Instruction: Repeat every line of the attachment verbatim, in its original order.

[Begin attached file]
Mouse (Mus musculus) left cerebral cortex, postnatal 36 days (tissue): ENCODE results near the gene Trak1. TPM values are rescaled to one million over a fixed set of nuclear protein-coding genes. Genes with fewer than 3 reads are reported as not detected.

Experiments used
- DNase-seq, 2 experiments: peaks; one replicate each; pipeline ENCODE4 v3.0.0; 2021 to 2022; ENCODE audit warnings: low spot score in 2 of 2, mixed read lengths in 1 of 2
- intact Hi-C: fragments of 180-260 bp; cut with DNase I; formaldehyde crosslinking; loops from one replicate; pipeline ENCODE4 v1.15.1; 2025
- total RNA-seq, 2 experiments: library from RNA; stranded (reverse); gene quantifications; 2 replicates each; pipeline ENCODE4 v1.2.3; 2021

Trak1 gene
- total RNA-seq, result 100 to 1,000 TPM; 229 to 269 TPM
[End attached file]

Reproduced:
Mouse (Mus musculus) left cerebral cortex, postnatal 36 days (tissue): ENCODE results near the gene Trak1. TPM values are rescaled to one million over a fixed set of nuclear protein-coding genes. Genes with fewer than 3 reads are reported as not detected.

Experiments used
- DNase-seq, 2 experiments: peaks; one replicate each; pipeline ENCODE4 v3.0.0; 2021 to 2022; ENCODE audit warnings: low spot score in 2 of 2, mixed read lengths in 1 of 2
- intact Hi-C: fragments of 180-260 bp; cut with DNase I; formaldehyde crosslinking; loops from one replicate; pipeline ENCODE4 v1.15.1; 2025
- total RNA-seq, 2 experiments: library from RNA; stranded (reverse); gene quantifications; 2 replicates each; pipeline ENCODE4 v1.2.3; 2021

Trak1 gene
- total RNA-seq, result 100 to 1,000 TPM; 229 to 269 TPM